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Jude and Paul take on The World’s Toughest Swimrun Race: Rockman



Paul and Jude at 4am about to get on the ferry to the start - jumping off the ferry!


In August 2023 both Jude and Paul travelled out to Norway to take part in what has been described as 'the world's toughest Swimrun course'.  Both completed in the full course pairs, with different partners.  Paul was partnered with Fred Newton, editor of Swimrun.com who wrote the account below of his experience on the course.  Full article is on Swimrun.com here


Rockman Swimrun: The World’s Toughest Swimrun Race

Clouds shroud mountain tops and the wind blows so hard that small rocks fly around you. One kilometre of distance running takes over an hour to complete and the water from high mountain lakes is cold and stings your face as you gasp for breath. On.On.On. The only way is forward, sometimes the terrain becomes so steep that on all fours is the only way to progress. Our journey is glacial but momentum is key. For we are following the path of ancient folklore and the legend of Rockman.

This is Rockman Swimrun. An iconic race in its eighth year, set around Norway’s Lysefjord (which is a sunken high sided valley filled with water), traversing through the surrounding mountain ranges and high lakes. The race has the most vertical ascent of any in the world, at 2600m. And while subjective, the battered and bruised souls who cross the finish line will say there is nothing harder*. It is also indescribably beautiful. You are a mere speck in a gigantic rocky landscape where the mountains tower above you and the Fjord seems huge.


Dawn and race start

Mother Nature Roars

After a calm few days, the wind was building in a crescendo which would reach full force in the afternoon. The organising team were stoic in their approach, dancing on a knife edge of whether conditions that were acceptable for swimrun. Gossip spread around the 5am ferry from Stavanger to the race start, would the race or swims be cancelled? Even the most seasoned athletes admitted some nerves before jumping off the front of the ferry for a short 400m swim to the shoreline.

One last breath and we were in the water, arms rotating furiously and palatable relief at starting our journey. Conditions despite the forecast were calm as we completed a relatively short and sheltered swim which would take us to the shore.




The 4444 stairs at Florli.


I Will Lift Up Mine Eyes Unto The Hills

The race course evolves into mountain terrain, white specs pepper the cliffs above us – apparently deposits from the last glacier to come through. The terrain for the remaining 25km or so of the race is barely runnable and turns into a fast or slow hike through boulder fields and switchbacks. We are either climbing or descending and the 2600m of ascent takes a toll as tired legs are willed on by strong minds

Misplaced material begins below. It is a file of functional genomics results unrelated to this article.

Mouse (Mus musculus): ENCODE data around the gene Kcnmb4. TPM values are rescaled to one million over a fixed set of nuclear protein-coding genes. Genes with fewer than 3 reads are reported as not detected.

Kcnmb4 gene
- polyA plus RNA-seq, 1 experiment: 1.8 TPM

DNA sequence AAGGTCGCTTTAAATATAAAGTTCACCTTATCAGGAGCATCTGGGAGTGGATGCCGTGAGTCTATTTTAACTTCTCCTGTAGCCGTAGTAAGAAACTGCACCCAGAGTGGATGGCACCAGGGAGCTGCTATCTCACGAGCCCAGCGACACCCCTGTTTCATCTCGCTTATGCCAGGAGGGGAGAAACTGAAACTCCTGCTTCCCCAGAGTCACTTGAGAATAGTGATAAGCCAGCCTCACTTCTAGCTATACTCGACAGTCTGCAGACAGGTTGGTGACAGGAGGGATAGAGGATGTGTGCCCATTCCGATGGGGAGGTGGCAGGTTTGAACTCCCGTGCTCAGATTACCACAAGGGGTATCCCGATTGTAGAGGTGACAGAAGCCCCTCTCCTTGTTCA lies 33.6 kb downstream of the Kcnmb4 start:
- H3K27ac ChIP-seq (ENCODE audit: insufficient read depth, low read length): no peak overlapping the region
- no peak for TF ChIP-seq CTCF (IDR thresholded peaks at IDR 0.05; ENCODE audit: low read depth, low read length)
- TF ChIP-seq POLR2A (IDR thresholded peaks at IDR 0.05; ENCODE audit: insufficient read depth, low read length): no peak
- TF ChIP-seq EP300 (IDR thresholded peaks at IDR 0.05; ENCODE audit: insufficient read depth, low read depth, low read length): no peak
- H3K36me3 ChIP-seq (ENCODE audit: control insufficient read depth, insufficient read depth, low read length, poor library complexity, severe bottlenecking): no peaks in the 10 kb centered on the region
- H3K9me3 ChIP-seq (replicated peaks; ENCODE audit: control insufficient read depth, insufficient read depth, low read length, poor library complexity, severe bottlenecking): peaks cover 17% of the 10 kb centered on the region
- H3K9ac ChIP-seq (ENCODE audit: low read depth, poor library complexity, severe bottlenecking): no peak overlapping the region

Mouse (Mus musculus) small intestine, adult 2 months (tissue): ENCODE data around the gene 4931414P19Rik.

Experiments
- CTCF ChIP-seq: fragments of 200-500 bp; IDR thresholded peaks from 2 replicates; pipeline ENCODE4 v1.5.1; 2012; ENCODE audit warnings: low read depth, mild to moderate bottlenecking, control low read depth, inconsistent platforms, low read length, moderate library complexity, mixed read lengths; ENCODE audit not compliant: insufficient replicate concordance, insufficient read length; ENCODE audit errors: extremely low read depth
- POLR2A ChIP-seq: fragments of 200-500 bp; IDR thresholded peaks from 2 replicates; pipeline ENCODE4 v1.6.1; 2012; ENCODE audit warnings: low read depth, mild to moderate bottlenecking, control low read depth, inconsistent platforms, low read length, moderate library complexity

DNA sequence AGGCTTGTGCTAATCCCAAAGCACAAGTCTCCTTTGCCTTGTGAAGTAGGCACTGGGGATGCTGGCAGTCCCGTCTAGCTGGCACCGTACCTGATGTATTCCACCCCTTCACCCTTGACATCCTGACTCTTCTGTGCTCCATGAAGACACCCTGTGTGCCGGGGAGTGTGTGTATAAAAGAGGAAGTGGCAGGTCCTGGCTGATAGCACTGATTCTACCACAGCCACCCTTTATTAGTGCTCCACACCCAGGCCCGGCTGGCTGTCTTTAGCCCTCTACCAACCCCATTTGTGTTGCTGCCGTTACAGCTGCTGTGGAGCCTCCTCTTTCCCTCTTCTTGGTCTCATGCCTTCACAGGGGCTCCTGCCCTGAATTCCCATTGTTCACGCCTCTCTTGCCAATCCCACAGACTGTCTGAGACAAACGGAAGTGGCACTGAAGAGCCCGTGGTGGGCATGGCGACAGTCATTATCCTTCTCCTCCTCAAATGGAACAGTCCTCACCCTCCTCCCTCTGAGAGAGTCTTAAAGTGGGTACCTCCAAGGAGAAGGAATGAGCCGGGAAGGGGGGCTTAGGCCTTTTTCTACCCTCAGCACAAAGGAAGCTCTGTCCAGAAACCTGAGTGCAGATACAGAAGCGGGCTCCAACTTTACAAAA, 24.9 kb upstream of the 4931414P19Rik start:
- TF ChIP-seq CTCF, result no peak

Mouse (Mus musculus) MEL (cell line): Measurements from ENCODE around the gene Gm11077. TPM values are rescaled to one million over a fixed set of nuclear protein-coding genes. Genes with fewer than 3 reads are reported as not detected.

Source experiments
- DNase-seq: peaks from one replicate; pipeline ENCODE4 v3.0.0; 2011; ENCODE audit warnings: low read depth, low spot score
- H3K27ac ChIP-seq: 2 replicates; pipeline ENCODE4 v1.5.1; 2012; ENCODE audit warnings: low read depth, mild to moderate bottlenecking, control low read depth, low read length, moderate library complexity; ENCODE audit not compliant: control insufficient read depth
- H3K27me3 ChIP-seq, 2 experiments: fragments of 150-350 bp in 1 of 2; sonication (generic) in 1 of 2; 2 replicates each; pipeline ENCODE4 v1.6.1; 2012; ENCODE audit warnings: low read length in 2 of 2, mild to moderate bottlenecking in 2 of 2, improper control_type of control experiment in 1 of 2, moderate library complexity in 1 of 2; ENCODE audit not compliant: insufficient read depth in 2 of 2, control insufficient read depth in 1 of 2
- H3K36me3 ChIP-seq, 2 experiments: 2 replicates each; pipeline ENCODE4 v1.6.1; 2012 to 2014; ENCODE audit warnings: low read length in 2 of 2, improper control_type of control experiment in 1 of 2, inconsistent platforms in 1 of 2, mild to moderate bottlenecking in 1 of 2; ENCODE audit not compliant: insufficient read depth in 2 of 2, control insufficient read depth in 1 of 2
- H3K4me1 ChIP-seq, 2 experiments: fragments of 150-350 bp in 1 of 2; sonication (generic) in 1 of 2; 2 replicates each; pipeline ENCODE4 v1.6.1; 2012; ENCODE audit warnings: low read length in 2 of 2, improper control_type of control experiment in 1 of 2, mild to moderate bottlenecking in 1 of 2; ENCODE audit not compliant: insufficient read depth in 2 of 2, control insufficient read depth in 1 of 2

The views are simply jaw-dropping. With each climb, a new panorama opens up below us. The slow nature of our running which at this point had become a walk allows us to take in this natural environment around us. It is a privilege to be here. In a place of such unspoilt beauty. Towering vertical cliffs rear above us on swim legs as waterfalls cascade into the fjord. There are mountains everywhere, small edible blueberries carpet the forest floor and we drink from ice cold streams. The sense of time, all but evaporates.




The 1.7km crossing. Photo credit: Escobedoheart.


Discovering The True Joy Of Pulpit Rock

Pulpit rock is one of the most famous natural landmarks in Norway, a table shaped rock which juts out far out into the Fjord. The race route is an out and back, 1km up and 1km down. It is of course stunning, but the number of visitors detract from it feeling like the rest of the rugged Rockman course and mark a stark contrast to the rest of our day.

The true joy of Pulpit Rock is revealed as we receive a high-five from a fellow swimrunner. What follows are high fives, fist bumps and encouragement shouted out in many different languages. It is an incredible feeling of camaraderie and bond between the other athletes. Our turn comes as we descend, yelling encouragement back. It is a genuine and warm feeling of human connection and was a special moment, rarely experienced in races.


Jude and teammate Pat on Pulpit rock - not for the faint hearted

The Journey Home

Each year of the Rockman race has a new chapter, as a story book winds its way towards a conclusion. This year was titled ‘The Journey Home’. And for the last hour we wound our way towards the finish line, making short two swims before a twisting trail run to the finish at Preikestolen Base Camp. Our journey was complete as we finished a truly challenging course through mountains, lakes and Fjord.

The Verdict

Rockman is swimrun at its most wild, raw and adventurous. It is you and your partner against the elements. It is not for the faint hearted. And while it might be the ‘World’s Toughest Swimrun Race’ it is also set in a beautiful, serene and awe-inspiring natural glacial landscape formed many life times ago and will outlast us all. And that is a humbling thought.  



Paul and teammate Fred Newton




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